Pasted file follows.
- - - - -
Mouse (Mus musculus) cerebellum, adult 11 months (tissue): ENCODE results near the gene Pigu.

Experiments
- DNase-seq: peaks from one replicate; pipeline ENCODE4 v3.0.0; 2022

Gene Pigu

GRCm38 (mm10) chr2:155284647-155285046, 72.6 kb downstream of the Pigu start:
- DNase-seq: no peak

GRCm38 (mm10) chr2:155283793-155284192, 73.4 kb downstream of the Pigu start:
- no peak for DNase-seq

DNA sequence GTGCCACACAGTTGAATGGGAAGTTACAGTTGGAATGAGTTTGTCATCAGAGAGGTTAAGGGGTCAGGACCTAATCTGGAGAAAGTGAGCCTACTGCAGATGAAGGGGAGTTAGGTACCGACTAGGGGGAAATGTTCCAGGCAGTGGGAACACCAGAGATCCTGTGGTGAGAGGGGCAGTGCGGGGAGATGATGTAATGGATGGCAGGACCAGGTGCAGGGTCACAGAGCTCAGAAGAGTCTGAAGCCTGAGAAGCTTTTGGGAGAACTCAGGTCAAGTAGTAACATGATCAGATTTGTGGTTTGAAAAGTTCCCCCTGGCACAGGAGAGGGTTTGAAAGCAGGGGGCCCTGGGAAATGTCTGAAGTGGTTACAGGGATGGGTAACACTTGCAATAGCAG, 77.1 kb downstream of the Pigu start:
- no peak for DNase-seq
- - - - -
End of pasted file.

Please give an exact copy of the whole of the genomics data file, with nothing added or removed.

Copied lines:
Mouse (Mus musculus) cerebellum, adult 11 months (tissue): ENCODE results near the gene Pigu.

Experiments
- DNase-seq: peaks from one replicate; pipeline ENCODE4 v3.0.0; 2022

Gene Pigu

GRCm38 (mm10) chr2:155284647-155285046, 72.6 kb downstream of the Pigu start:
- DNase-seq: no peak

GRCm38 (mm10) chr2:155283793-155284192, 73.4 kb downstream of the Pigu start:
- no peak for DNase-seq

DNA sequence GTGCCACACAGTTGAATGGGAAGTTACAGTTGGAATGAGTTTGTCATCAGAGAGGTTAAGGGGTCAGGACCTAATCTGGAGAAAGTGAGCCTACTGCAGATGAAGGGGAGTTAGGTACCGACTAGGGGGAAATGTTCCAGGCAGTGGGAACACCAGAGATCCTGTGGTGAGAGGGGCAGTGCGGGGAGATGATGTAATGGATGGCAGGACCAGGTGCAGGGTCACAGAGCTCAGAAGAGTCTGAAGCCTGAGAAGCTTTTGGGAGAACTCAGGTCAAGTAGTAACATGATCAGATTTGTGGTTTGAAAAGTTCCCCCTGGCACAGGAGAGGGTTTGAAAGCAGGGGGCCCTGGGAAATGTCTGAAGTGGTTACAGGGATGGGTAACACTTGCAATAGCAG, 77.1 kb downstream of the Pigu start:
- no peak for DNase-seq